Every time a preacher gains national prominence someone applies the tag of “the next Billy Graham.” In my memory, it was Southern Baptist-turned-Pentecostal TV preacher James Robison whom I first heard identified in that way — but there have been others.
The Economist has a story giving that title to Rick Warren, who ably queried the two presidential candidates last night in a “civil forum.”
I liked both the title of the event and Warren’s introductory statement: “We’ve got to learn to disagree without demonizing one another.” My guess is that Warren has seen enough of the other approach in both the American political arena as well as his own Baptist world.
Though with deep respect for the aging evangelist, identifying the frumpy and creative Southern California preacher as “The next Billy Graham” is unnecessary and inapplicable in many ways.
No one is going to fill Billy Graham’s shoes — not because his stature is so great (and it is) but because the world has changed so much. The religious diversity of America, the sense of a smaller world and the demise of stadium evangelism are just a few reasons.
Neither T.D. Jakes, Joel Osteen, offspring Franklin Graham on any other is going to take up where the elder Graham left off.
Yet, in a sense, Warren is a more likely candidate to assume Graham’s pastoral role on the national scene. His blend of conservative theology and social compassion has wide appeal.
Unlike so many prominent preachers, Warren attracts persons from a wide range of backgrounds rather than repelling those unlike him with arrogant condemnation. It was encouraging to watch a Baptist leader listen to the presidential candidates last night rather than dictating to them the ideologies that must be embraced in order to get his and his followers’ support.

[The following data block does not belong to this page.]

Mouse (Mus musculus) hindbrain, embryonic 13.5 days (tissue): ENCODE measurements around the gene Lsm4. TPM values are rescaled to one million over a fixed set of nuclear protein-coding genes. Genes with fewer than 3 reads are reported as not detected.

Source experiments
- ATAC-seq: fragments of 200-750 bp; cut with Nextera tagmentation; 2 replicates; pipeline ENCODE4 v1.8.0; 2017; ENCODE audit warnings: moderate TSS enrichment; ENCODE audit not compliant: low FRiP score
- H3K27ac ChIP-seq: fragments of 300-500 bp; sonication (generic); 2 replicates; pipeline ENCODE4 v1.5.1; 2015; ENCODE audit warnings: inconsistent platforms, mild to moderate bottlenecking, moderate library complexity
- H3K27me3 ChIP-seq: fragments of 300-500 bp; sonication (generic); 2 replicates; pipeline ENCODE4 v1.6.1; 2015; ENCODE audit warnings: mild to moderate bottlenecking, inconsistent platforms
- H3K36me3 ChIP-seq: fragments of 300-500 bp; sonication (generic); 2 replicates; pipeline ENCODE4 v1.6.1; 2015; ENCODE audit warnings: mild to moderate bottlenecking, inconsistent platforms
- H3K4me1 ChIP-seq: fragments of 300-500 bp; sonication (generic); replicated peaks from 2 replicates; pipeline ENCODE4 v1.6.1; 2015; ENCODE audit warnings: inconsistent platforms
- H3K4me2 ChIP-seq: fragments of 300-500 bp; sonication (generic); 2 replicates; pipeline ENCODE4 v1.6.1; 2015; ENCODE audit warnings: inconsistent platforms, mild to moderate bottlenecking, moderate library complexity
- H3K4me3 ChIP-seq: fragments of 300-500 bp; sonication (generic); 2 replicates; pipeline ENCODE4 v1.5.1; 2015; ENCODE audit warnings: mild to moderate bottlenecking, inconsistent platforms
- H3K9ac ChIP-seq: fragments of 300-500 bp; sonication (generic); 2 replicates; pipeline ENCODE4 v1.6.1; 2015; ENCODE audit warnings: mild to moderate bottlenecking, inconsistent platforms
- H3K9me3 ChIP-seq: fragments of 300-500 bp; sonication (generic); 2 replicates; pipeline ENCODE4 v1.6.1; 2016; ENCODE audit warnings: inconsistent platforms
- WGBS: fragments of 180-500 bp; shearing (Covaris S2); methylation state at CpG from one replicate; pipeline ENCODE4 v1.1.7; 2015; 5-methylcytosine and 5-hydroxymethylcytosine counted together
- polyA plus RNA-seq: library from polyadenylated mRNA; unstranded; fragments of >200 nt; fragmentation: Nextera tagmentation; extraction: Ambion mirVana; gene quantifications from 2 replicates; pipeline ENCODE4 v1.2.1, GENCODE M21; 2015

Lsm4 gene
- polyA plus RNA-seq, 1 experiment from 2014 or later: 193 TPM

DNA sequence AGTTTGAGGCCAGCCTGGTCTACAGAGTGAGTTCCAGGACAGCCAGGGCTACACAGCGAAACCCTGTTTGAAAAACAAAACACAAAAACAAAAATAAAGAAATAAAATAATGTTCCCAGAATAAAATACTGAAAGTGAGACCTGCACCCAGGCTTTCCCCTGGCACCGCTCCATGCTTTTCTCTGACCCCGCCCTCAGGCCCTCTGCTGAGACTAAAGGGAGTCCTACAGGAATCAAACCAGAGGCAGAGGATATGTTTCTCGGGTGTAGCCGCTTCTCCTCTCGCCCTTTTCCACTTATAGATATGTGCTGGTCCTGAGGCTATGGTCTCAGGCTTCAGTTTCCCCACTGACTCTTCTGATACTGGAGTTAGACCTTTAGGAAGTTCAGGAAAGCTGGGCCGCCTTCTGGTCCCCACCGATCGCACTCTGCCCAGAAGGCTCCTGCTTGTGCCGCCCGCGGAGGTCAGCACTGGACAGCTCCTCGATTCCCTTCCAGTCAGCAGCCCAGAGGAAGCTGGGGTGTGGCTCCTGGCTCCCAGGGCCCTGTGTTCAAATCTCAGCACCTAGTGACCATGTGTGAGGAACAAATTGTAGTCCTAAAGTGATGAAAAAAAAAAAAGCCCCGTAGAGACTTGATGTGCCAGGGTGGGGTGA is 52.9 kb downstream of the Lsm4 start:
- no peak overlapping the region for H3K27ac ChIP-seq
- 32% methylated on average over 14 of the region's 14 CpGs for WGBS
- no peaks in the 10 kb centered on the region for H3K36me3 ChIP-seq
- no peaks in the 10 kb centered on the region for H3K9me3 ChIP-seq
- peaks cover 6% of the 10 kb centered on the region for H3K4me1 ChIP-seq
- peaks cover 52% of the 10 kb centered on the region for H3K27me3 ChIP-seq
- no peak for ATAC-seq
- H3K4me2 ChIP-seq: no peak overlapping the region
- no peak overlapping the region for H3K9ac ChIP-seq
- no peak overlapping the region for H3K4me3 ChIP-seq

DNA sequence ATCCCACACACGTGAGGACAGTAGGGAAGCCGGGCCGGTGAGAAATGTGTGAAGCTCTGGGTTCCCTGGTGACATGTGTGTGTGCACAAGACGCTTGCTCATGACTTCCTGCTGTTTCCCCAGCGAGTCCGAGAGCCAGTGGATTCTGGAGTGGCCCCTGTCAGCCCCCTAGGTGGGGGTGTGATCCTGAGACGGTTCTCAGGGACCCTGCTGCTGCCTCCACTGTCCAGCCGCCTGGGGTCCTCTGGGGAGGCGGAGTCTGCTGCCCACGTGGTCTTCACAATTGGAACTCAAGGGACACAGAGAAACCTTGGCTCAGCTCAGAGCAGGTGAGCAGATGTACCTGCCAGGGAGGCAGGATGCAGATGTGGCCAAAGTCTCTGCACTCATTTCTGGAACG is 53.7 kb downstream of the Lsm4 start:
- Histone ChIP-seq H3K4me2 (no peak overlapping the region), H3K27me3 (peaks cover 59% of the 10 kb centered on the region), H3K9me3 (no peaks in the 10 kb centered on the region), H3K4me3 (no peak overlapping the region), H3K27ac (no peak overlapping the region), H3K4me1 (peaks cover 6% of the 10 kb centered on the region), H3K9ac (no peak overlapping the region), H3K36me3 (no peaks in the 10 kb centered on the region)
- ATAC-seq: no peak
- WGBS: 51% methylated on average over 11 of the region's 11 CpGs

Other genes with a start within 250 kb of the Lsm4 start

So often, so-called Christian leaders (including several Baptists) appear in the national media only to embarrass many of us. Yet, Warren — with his compassionate heart, broad world view and genuine warmth — did not.
No wonder both candidates consider him to be a friend who treats them fairly even at points of disagreement. Civility may make a comeback after all.
Also Warren is honest with the viewing audience. Unlike the personalities of the waning religious right, he does not praise one candidate as being God’s choice and caution against the fall of the nation if the other is elected and THEN state: “However, I do not endorse candidates for office.”
After weeks of negative political ads and ridiculous proclamations by pundits, a serious, civil conversation felt good on a Saturday night. Even the absence of neckties seemed to help those involved in presidential politics to relax a little.
I also liked the way Warren called them “John” and “Barack” — not out of disrespect for two U.S. Senators but as an embrace of their humanity. Whoever wins the November election, it seems likely he will have Warren’s number in his cell phone.
Influence should be won rather than coerced. Warren’s civil approach to political debate and deep commitment to tackling the toughest challenges facing the world (AIDS, human trafficking, conflicts, poverty, etc.) give him a platform for participation in the political arena.
The next Billy Graham? No, it seems that being the current Rick Warren is just fine.
Executive editor / publisher at Good Faith Media.